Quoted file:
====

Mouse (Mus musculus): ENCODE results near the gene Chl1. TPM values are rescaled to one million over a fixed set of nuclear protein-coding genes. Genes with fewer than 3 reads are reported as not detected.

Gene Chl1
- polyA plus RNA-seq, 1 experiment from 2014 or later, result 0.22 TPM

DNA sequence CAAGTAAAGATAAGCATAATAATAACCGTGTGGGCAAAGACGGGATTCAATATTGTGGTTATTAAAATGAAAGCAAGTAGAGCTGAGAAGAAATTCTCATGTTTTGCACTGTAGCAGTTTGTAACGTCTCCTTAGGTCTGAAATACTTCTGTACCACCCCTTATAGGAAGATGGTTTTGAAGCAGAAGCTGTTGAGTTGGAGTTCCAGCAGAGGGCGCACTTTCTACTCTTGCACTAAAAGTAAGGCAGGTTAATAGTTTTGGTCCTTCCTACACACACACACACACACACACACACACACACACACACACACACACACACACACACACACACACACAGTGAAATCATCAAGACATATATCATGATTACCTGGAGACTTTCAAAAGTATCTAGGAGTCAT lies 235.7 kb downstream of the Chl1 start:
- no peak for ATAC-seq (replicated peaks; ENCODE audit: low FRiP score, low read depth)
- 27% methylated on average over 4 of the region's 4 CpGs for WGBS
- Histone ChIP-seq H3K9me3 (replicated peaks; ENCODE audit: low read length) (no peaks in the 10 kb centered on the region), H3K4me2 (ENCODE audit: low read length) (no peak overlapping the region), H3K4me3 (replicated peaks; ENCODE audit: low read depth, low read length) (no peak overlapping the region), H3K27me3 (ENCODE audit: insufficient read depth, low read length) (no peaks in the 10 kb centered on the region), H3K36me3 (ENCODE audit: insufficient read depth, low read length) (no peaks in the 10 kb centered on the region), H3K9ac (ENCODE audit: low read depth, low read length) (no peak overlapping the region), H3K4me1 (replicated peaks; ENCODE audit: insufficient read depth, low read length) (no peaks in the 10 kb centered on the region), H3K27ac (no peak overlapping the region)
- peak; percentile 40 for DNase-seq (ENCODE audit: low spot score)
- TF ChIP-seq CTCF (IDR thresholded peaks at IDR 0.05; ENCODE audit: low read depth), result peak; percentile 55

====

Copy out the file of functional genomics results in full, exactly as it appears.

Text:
Mouse (Mus musculus): ENCODE results near the gene Chl1. TPM values are rescaled to one million over a fixed set of nuclear protein-coding genes. Genes with fewer than 3 reads are reported as not detected.

Gene Chl1
- polyA plus RNA-seq, 1 experiment from 2014 or later, result 0.22 TPM

DNA sequence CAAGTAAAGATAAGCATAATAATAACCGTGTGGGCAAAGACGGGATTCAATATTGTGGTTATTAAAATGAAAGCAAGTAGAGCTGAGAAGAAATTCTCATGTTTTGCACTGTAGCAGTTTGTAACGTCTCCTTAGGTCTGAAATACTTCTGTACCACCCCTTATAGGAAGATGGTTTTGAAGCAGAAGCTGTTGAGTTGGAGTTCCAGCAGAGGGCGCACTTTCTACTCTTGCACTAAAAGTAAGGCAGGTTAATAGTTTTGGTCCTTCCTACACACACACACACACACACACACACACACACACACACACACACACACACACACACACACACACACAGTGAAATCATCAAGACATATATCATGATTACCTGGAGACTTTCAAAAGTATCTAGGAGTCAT lies 235.7 kb downstream of the Chl1 start:
- no peak for ATAC-seq (replicated peaks; ENCODE audit: low FRiP score, low read depth)
- 27% methylated on average over 4 of the region's 4 CpGs for WGBS
- Histone ChIP-seq H3K9me3 (replicated peaks; ENCODE audit: low read length) (no peaks in the 10 kb centered on the region), H3K4me2 (ENCODE audit: low read length) (no peak overlapping the region), H3K4me3 (replicated peaks; ENCODE audit: low read depth, low read length) (no peak overlapping the region), H3K27me3 (ENCODE audit: insufficient read depth, low read length) (no peaks in the 10 kb centered on the region), H3K36me3 (ENCODE audit: insufficient read depth, low read length) (no peaks in the 10 kb centered on the region), H3K9ac (ENCODE audit: low read depth, low read length) (no peak overlapping the region), H3K4me1 (replicated peaks; ENCODE audit: insufficient read depth, low read length) (no peaks in the 10 kb centered on the region), H3K27ac (no peak overlapping the region)
- peak; percentile 40 for DNase-seq (ENCODE audit: low spot score)
- TF ChIP-seq CTCF (IDR thresholded peaks at IDR 0.05; ENCODE audit: low read depth), result peak; percentile 55